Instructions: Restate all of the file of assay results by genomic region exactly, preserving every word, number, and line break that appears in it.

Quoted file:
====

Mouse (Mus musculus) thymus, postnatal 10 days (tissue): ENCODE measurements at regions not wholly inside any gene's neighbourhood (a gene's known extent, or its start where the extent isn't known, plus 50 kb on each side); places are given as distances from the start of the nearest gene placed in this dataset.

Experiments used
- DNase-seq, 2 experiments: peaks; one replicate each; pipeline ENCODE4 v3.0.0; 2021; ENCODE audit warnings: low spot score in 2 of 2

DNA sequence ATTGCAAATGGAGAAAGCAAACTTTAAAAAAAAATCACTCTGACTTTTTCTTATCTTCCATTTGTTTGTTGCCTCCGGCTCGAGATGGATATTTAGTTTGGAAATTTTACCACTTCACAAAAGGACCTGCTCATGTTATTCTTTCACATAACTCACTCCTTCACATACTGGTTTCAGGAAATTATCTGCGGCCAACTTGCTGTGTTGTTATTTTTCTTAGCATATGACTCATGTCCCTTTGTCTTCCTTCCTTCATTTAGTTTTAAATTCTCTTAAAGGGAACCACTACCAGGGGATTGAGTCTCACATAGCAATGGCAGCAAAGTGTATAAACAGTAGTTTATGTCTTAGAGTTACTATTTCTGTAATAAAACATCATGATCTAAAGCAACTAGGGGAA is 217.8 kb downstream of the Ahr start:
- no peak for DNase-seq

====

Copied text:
Mouse (Mus musculus) thymus, postnatal 10 days (tissue): ENCODE measurements at regions not wholly inside any gene's neighbourhood (a gene's known extent, or its start where the extent isn't known, plus 50 kb on each side); places are given as distances from the start of the nearest gene placed in this dataset.

Experiments used
- DNase-seq, 2 experiments: peaks; one replicate each; pipeline ENCODE4 v3.0.0; 2021; ENCODE audit warnings: low spot score in 2 of 2

DNA sequence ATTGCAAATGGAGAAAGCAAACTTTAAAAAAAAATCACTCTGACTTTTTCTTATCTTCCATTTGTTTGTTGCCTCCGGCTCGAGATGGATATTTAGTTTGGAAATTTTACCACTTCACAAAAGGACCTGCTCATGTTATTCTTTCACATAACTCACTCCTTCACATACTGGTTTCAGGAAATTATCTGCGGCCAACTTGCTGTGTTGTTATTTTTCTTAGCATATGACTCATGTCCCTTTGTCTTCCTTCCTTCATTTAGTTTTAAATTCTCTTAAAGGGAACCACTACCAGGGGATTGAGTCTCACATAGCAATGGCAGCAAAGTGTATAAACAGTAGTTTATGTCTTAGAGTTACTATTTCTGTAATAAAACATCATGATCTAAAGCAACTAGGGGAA is 217.8 kb downstream of the Ahr start:
- no peak for DNase-seq